Eleven years and eleven revolutions around the sun. There have been deaths and pregnancies, victories and chance encounters. Too many sombre news bulletins and retrenchment notices. Through it all, earth’s orbit, the night sky and music. In whichever ways, we recount this traversal of elapsing time and we have come far. So too has Ulver.
Since the 2007 release of Shadows of the Sun, the Oslobased collective has busied themselves broadening the grounds of their multi-dimensional, multiconfessional church. Once limited to the studio, the indefatigable Norwegians these days command the stage, crossing continents and oceans delivering a surreal and visually transfixing live act.
Once described by Kristoffer Rygg, Ulver’s founder, as their “most personal record to date,” first-time Shadows listeners will find neither the dance-floor subversives of Julius Caesar nor the dense hallucinatory grooves of ATGCLVLSSCAP, recent works that have swelled the ranks and given rise to a handsome new generation of wolf pups.
More than a decade on, Ulver’s seventh studio album arguably remains their most personal, a decidedly interior account of grand cosmic indifference. It explores the familiars of life and death, love and loss – but from the furthermost purview. All the electricity of life, playing out as perfect circles on a mote of dust suspended in a sunbeam. We are captive to its long shadows.
Shadows of the Sun is a meditation on all the crosses we collectively carry and the folly of carrying them. It is a pensive, quiet work singularly committed to an aesthetic of beauty. We find in it the melancholic grace that would later blossom to the fore in 2013’s Messe I.X–VI.X. Though it is, by no means, an embryonic affair. Revisiting these sounds in 2018, one is struck in equal measure by their elegance and grandeur, restraint and simplicity.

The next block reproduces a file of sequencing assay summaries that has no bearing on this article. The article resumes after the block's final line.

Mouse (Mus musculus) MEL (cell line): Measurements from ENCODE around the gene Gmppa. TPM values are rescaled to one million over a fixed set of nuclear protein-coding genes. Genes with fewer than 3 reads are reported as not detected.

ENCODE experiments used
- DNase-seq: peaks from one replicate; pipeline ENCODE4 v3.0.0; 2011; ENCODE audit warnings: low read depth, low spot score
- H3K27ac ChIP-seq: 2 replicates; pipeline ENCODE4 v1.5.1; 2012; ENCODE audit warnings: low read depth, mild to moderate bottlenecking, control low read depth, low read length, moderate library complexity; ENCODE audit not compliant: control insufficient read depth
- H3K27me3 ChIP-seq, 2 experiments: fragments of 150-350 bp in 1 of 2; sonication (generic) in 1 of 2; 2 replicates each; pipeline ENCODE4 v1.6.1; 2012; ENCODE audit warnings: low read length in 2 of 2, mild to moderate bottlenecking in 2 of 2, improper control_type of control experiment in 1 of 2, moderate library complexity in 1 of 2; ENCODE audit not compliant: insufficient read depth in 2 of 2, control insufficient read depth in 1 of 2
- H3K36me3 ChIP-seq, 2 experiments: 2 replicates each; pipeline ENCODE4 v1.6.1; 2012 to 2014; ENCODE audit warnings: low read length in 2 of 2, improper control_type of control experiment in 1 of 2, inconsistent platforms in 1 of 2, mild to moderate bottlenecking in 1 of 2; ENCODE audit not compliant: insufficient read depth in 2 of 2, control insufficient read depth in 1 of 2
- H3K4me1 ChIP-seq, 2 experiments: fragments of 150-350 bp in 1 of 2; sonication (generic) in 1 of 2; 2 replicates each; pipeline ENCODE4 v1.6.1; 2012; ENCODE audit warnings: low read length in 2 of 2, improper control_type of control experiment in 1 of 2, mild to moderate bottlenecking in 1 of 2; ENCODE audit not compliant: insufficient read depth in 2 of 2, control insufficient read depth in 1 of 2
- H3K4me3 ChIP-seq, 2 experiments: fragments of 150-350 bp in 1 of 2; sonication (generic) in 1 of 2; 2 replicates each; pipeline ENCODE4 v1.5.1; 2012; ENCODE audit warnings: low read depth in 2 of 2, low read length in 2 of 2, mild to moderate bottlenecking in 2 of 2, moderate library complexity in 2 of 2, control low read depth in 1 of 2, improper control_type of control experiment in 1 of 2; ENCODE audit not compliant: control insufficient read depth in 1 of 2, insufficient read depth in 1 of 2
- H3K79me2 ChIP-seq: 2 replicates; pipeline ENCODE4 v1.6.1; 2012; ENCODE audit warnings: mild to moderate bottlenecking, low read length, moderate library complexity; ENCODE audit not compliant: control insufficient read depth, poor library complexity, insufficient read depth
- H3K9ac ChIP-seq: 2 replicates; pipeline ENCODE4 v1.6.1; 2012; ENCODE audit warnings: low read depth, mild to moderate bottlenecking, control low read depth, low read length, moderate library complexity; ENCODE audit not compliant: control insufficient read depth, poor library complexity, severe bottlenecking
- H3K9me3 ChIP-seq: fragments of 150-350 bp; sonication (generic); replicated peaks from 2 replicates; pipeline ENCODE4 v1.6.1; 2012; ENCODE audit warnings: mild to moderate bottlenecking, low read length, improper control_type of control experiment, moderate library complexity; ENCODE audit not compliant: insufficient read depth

One encounters consolatory string arrangements on a spectral sea of electronics. The soft dance of fingers along the mouth of a piano. A tremendous depth of feeling with each waving crescendo or soft reverberation. Divine outbreaks of a trumpet’s blare. Only occasionally are we confronted with glimpses of a discordant underbelly, the prospect of decay and menace of less hospitable soundscapes. Where there are forays into rhythm, subtle percussion crashes and amplifies the emotional undercurrent.
At the helm are Rygg, Jørn H. Sværen and Tore Ylwizaker, who have been Ulver’s creative core from the heady metamorphoses of the late 90s through to the present. The trusty triumvirate are joined by a string quartet and guest musicians, the likes of Austrian electronic music legend Christian Fennesz, renowned theremin sage Pamelia Kurstin, Norwegian jazz musician Mathias Eick, among others whose contributions enrich the album’s distinctive sheen.
Among these warm, sonic arrangements – mostly linear constructs that unite variants of looping electronics with crisp organic instrumentation – there are glimmers of baroque pop in Rygg’s vocal work, often delivered in the lower register. Each word uttered a negotiation: between loss, questions and the oftenuneasy terms of their acceptance. A cover of Black Sabbath’s downtrodden classic, “Solitude”, is right at home in its folds.
Didrik Søderlind, a Norwegian journalist and author, remarked back in 2007 that these songs of loss and disillusion amounted to Ulver giving their fears “a shapely form,” an approach “capable, perhaps, of bringing a little comfort to some.” It is evident that this album came together under the weight of very personal trials. Søderlind rightly identifies qualities of a sombre empathy at work in this music, imbuing certain moments with deep emotional resonance.
Shadows of the Sun possesses a power to prompt reflection like few things do, particularly where existential matters are concerned. We, too, may come to take the furthermost purview. The Ankole, an East-African bull whose mesmerizing lyreshaped horns grace the album’s stunning cover art, are a dying breed expected to disappear within decades. Our own sun fares somewhat better in this equation. It will be several billion years before it swells nearly a hundred times its current diameter in a spectacular last hurrah.
Ample time to wonder: “What happened to us here?”
– NILE BOWIE, FEBRUARY 2018